The Invasion of the Sea

At first it was just a trickle.
Like unusual shells,
the strangers,
salted by their long journeys,
washed up with the tides.

The chiefs were keen to barter
what they had,
flax, food, women,
for the trinkets, the nails, the cloth,
above all, the muskets.

And every man who counted
soon had “his” Pakeha,
an invisible fish-line
to that cold world of iron.

The chiefs, one by one,
fell to its power,
grew bold and puffed up
in the eyes of their rivals.
With their guns they had
old scores to settle,

and soon the land
was caked in the black powder
and the Maori had undergone
the first tragedy
of their long, agonizing century.

And all the while
the strangers trickled in,
with books, bread, bronchitis,
but they waded into a Maori lake,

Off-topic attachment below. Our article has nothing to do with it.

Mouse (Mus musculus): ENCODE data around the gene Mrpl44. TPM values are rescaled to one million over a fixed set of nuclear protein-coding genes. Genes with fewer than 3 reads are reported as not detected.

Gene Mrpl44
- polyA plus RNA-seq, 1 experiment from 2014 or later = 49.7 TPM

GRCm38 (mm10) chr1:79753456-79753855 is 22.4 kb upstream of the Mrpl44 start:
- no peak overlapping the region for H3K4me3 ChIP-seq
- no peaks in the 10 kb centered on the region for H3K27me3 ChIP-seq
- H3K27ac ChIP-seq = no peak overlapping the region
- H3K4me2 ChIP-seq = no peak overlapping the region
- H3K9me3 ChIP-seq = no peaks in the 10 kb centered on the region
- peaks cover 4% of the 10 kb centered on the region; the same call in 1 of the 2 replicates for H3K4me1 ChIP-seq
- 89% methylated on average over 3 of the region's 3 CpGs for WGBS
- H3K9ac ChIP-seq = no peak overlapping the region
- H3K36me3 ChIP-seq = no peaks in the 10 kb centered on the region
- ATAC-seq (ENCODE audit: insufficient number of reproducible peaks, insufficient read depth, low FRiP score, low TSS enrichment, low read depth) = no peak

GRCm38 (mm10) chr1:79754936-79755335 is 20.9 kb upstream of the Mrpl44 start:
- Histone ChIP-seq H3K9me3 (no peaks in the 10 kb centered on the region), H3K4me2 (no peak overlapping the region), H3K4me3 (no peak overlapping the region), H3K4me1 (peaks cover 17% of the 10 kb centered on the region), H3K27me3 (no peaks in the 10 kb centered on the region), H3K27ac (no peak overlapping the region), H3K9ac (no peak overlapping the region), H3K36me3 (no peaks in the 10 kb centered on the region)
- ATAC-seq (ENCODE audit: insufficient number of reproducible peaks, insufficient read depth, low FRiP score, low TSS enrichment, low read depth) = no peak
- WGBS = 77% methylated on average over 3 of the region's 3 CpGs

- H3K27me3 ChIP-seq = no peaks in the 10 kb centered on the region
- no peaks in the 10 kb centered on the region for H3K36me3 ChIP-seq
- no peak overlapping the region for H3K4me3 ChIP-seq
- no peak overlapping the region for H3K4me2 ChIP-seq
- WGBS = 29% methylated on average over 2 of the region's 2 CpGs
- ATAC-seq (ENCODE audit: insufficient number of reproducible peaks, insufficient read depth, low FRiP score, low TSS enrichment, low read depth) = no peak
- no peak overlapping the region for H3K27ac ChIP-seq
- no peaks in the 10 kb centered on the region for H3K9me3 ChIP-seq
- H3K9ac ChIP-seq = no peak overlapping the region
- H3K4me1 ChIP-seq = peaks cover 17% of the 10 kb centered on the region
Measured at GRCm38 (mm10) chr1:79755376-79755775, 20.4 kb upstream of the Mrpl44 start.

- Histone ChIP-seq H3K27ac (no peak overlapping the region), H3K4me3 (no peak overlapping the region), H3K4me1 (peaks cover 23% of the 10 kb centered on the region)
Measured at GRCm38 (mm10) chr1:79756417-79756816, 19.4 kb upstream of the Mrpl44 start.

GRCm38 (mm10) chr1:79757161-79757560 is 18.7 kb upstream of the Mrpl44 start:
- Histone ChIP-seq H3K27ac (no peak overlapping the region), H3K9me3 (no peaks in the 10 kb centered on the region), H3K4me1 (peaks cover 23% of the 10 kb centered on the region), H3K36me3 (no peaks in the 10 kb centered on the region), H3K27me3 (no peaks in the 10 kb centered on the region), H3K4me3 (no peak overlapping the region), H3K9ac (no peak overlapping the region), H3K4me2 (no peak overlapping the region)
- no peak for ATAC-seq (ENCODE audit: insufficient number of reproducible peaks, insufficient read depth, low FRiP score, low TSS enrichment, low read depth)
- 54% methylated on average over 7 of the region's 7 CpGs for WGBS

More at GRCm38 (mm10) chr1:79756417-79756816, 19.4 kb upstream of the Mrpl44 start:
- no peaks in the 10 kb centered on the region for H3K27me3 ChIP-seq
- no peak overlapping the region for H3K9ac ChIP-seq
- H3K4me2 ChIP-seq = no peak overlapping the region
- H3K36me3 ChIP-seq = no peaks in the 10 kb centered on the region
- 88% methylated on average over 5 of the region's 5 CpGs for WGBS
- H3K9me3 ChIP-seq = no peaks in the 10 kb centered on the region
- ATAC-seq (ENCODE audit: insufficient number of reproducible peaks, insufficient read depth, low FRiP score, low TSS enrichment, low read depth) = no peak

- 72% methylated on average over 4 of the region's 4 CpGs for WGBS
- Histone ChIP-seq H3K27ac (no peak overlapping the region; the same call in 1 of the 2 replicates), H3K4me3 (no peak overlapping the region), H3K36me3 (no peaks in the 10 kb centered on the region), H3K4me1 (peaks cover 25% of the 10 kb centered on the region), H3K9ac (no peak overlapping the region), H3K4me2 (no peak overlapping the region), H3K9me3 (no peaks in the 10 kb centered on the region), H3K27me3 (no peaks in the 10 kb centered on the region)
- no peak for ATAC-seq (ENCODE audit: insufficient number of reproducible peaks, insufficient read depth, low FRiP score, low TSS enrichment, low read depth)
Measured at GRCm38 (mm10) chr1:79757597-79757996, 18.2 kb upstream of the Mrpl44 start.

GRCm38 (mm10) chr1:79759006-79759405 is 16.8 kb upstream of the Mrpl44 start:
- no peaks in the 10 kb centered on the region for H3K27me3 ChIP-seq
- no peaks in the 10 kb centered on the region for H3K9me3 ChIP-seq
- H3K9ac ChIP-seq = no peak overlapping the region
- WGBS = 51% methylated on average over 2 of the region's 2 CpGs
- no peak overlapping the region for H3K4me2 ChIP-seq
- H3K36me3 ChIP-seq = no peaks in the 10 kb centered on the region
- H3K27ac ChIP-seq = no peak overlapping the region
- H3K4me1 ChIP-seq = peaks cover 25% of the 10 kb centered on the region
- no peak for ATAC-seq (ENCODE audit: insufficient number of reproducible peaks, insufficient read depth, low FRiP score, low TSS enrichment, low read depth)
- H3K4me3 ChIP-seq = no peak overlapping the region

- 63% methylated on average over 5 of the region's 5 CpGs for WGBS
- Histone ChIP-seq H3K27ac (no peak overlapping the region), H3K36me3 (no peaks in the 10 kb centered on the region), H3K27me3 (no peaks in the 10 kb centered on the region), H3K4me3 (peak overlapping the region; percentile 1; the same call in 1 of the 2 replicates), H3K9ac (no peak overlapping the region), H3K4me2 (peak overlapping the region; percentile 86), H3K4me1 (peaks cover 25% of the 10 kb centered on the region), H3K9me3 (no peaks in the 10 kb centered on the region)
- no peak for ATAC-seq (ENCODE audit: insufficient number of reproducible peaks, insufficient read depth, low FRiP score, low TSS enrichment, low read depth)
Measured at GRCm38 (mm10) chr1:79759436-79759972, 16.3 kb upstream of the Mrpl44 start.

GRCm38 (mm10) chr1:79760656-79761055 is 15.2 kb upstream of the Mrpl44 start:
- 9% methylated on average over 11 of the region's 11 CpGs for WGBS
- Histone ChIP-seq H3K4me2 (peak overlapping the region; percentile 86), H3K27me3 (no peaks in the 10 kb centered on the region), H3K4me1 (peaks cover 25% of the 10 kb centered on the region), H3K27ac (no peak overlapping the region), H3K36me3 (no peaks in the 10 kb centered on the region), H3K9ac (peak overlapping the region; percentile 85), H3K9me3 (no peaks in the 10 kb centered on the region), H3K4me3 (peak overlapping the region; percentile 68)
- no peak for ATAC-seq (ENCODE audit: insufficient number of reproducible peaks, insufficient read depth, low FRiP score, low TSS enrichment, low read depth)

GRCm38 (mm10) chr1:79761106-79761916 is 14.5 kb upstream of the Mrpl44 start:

made islands, made terms.

Then, on the shores of Te Aro,
Te Wharepouri saw with astonishment
one thousand of these strangers
step off their ships,

and called it an invasion of the sea,
the salt water people,
who would rush into
the eddies of the Maori stream,
sicken the waters
of the green stone children.

But Te Wharepouri made the most of it,
did a brisk business with the new comers,
while they eagerly took,
and stayed like a congealed tide.

Copyright Ricky Barrow 2014